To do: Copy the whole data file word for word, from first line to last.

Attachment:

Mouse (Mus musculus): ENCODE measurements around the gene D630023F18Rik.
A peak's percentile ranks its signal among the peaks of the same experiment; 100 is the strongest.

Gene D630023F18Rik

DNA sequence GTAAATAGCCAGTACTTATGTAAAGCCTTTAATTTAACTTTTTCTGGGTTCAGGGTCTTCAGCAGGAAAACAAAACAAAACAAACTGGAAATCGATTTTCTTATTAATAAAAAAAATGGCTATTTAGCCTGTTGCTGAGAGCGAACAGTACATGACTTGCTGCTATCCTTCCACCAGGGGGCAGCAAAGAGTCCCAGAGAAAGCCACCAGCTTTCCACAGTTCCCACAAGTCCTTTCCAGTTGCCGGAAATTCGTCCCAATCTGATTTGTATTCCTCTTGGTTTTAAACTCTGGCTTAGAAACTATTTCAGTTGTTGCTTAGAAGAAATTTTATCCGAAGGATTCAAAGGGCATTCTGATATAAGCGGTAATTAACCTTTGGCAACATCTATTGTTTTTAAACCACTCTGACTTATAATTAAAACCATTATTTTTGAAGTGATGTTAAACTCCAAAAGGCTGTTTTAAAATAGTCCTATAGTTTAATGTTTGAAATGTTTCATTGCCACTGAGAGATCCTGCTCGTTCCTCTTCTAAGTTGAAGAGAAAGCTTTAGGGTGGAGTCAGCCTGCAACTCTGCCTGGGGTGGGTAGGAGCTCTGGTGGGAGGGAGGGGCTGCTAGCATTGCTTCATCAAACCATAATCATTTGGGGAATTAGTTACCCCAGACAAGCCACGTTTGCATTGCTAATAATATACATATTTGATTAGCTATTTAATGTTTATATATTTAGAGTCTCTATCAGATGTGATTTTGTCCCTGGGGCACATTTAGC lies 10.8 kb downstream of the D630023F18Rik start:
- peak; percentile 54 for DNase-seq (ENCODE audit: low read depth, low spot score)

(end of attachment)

Mouse (Mus musculus): ENCODE measurements around the gene D630023F18Rik.
A peak's percentile ranks its signal among the peaks of the same experiment; 100 is the strongest.

Gene D630023F18Rik

DNA sequence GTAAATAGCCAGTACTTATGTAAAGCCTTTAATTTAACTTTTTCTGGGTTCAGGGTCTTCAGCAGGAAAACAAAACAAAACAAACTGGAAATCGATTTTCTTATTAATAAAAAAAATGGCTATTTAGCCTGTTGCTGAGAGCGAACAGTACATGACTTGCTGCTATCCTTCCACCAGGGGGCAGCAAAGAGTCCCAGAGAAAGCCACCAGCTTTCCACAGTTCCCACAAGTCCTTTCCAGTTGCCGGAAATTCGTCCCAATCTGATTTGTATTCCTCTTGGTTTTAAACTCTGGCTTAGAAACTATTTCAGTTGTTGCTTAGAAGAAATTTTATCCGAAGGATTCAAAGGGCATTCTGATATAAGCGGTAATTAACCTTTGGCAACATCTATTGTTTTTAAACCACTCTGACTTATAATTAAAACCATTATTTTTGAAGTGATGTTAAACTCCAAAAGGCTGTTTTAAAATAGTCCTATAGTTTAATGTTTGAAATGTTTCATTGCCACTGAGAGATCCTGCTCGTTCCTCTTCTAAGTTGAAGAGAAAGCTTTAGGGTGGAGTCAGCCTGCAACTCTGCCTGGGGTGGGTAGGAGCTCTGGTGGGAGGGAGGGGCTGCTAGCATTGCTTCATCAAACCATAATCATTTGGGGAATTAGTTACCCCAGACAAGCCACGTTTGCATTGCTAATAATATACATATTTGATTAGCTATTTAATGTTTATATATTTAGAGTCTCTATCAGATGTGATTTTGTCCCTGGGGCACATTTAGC lies 10.8 kb downstream of the D630023F18Rik start:
- peak; percentile 54 for DNase-seq (ENCODE audit: low read depth, low spot score)